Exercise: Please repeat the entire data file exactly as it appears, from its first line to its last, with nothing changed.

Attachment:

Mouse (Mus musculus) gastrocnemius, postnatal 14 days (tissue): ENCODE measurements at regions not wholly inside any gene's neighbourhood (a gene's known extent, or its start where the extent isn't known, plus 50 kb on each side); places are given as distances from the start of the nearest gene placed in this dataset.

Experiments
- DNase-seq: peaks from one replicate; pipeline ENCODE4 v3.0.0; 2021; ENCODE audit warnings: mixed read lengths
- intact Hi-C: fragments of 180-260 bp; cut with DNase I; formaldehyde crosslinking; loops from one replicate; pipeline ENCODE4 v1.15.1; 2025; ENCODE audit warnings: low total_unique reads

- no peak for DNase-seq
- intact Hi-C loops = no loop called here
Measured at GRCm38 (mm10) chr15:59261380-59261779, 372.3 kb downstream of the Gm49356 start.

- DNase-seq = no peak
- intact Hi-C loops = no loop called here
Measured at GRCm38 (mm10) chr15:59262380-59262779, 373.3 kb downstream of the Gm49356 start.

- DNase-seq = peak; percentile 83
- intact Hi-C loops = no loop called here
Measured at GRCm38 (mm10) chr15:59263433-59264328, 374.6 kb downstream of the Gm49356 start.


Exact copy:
Mouse (Mus musculus) gastrocnemius, postnatal 14 days (tissue): ENCODE measurements at regions not wholly inside any gene's neighbourhood (a gene's known extent, or its start where the extent isn't known, plus 50 kb on each side); places are given as distances from the start of the nearest gene placed in this dataset.

Experiments
- DNase-seq: peaks from one replicate; pipeline ENCODE4 v3.0.0; 2021; ENCODE audit warnings: mixed read lengths
- intact Hi-C: fragments of 180-260 bp; cut with DNase I; formaldehyde crosslinking; loops from one replicate; pipeline ENCODE4 v1.15.1; 2025; ENCODE audit warnings: low total_unique reads

- no peak for DNase-seq
- intact Hi-C loops = no loop called here
Measured at GRCm38 (mm10) chr15:59261380-59261779, 372.3 kb downstream of the Gm49356 start.

- DNase-seq = no peak
- intact Hi-C loops = no loop called here
Measured at GRCm38 (mm10) chr15:59262380-59262779, 373.3 kb downstream of the Gm49356 start.

- DNase-seq = peak; percentile 83
- intact Hi-C loops = no loop called here
Measured at GRCm38 (mm10) chr15:59263433-59264328, 374.6 kb downstream of the Gm49356 start.